I have to confess, I'm struggling with this one this week.
Santosha, contentment, is one of the precepts of yoga. Pantanjali, the man who compiled the Yoga Sutras, defined santosha as "satisfaction; satisfied with what one has; contentment". Nischala Joy Devi, author of The Secret Power of Yoga, paraphrases Pantanjali's description in the following way:
"when at peace and content with oneself and others (santosha), supreme joy is celebrated"
She goes on to say that if we have faith, we will find
"the peace that abides in our hearts, no matter what the fates bring...With this attitude, all things that come and go do not have the opportunity to override our joy. Instead, they metamorphose into stillness and peace."
Well, I'm struggling with that this week. For me, it's not a sense of wanting material things, being discontent without those material things. It's a sense of being discontent, peace-less, when things are uncertain. I've written about this before. This week, there is a certain uncertainty in my job, I have a busy schedule and am therefore not taking enough time to rest and fill-up, I am physically tired cause my sleep has been interrupted regularly by bad dreams and tossing and turning, and I am finding it difficult to hang on to that santosha. Instead, I observe my thoughts of escape, running away, telling myself the stories I do, where I'm going to move away from this town, leave my job, go find greener pastures, etc. I am an escape artist, in my mind, at least :) that's my way of coping.
But what I'd like to find, is that way to embrace and live santosha - to be able to keep that peace and stillness and joy, regardless of the circumstances, the uncertainty.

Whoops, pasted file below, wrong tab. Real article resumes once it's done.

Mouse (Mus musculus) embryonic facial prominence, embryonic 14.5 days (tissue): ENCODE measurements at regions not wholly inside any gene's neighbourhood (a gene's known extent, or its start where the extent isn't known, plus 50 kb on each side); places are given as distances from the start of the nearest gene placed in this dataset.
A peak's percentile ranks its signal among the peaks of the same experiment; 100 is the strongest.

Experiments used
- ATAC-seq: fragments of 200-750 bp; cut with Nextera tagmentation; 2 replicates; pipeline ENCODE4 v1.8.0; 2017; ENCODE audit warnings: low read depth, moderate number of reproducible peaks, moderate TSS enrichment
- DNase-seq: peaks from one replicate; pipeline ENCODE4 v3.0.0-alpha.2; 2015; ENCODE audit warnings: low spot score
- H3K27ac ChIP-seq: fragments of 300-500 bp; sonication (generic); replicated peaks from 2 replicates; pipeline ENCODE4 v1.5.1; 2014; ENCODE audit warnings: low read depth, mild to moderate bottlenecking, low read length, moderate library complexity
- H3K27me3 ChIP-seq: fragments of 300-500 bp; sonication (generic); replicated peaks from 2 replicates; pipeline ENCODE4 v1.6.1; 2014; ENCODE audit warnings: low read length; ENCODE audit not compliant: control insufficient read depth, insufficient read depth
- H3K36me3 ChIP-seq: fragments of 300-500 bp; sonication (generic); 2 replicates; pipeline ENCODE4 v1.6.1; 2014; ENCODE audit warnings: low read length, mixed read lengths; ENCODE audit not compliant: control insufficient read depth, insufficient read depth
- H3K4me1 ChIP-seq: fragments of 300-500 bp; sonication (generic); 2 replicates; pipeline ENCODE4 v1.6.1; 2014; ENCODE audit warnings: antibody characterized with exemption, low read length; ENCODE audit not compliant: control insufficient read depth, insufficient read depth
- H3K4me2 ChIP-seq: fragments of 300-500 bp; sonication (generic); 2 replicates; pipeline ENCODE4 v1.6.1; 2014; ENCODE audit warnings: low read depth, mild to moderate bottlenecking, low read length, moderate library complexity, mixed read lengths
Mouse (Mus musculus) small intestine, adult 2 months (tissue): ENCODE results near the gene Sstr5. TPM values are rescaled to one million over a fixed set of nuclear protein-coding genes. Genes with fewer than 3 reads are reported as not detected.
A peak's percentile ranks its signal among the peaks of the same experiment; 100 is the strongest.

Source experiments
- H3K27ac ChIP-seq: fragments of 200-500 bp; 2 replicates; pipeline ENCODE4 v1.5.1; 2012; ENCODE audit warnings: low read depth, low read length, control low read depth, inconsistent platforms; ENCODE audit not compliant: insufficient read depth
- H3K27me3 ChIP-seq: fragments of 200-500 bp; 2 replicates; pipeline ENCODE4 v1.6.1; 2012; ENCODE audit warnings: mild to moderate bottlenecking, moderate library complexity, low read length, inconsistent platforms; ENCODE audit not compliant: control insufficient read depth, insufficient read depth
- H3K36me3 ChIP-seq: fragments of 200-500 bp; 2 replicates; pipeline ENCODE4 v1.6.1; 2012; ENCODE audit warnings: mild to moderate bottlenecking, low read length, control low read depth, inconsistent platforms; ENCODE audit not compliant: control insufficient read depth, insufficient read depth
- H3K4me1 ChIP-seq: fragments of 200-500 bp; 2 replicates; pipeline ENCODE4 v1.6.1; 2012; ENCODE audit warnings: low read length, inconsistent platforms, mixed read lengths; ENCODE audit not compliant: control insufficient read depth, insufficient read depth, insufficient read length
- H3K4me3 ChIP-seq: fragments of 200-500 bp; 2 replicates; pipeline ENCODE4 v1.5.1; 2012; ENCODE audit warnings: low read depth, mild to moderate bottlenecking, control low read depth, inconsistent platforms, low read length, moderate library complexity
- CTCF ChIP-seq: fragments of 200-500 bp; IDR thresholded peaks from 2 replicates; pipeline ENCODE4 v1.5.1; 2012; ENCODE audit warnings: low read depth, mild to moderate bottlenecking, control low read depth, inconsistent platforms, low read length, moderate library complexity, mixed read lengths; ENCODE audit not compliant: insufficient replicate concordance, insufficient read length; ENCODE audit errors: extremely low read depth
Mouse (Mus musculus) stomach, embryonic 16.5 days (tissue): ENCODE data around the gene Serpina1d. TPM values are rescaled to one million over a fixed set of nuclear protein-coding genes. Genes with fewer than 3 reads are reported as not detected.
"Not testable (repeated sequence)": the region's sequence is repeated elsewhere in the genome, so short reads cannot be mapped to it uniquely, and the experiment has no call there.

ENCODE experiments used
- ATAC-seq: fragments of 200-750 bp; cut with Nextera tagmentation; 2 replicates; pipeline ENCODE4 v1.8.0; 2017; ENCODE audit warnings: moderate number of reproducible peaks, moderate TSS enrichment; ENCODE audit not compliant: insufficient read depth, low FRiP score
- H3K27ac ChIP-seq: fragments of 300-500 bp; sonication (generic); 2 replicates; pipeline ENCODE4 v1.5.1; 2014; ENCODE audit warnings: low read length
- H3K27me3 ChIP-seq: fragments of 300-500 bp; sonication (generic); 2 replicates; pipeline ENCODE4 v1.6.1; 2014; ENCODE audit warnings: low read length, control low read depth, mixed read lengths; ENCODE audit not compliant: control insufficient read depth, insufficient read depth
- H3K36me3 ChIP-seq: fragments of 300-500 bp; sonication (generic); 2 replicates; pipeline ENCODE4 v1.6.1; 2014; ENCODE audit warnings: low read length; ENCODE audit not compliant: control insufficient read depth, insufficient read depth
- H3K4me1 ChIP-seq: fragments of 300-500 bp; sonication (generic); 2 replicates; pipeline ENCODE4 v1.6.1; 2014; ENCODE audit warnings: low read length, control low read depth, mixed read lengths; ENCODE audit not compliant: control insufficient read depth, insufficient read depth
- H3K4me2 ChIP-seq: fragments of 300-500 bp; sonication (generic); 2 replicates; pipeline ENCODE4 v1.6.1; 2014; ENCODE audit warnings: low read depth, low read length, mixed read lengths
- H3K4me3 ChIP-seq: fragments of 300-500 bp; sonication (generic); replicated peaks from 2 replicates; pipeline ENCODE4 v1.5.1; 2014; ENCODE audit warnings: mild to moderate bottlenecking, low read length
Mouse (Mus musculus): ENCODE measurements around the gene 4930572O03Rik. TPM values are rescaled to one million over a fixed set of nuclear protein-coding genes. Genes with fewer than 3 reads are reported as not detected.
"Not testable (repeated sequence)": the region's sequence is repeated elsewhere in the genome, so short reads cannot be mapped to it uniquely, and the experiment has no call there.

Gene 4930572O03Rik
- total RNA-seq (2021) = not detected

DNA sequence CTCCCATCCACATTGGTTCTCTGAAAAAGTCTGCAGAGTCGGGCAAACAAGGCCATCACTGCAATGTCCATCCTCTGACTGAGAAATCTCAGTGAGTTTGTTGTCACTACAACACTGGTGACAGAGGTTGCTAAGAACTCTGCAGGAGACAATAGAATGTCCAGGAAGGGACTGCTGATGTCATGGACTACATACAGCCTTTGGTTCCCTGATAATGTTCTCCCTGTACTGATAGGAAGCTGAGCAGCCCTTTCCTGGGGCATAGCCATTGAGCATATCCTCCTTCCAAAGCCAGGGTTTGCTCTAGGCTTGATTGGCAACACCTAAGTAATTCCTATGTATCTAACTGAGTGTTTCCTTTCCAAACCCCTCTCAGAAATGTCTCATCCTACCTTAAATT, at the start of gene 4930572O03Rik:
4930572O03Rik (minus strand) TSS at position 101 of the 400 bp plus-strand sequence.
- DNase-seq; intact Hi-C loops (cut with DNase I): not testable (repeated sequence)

One way is to hang on to that faith, that all of this is temporary and will pass, that there is a wonderful purpose and path to my life, that everything is perfect, as it is. This is not easy for me this week - my negative, unhappy, dark thoughts are crowding out that faith talk. But at least I recognize it :)
One way is to build my life more carefully, so I can get the rest, the quiet time, the space to cook and eat healthily, so that the uncertainty doesn't rock me the way it does when I'm exhausted and a little physically unbalanced.
My practice helps with this. Somehow, I am still getting up each morning and doing my practice, which I feel may be the only thing that is carrying me through this, when all I want to do is run (or crawl into my bed and stay there for a few days). I am able to find moments of stillness and joy, even amidst the spins and discontent. I will notice those, I will celebrate even those tiny moments, and trust that more will come.
Nischala Joy Devi writes:
"For most of us, the subtler aspects of santosha elude us from time to time. Everlasting joy cleaves to us through cultivating the understanding that we hold the power to our happiness. Even if temporarily lost, our joy will soon return, as it is the lifelong reward for attaining wisdom."
I will trust. I will breathe. I will have faith, that that joy will soon return :)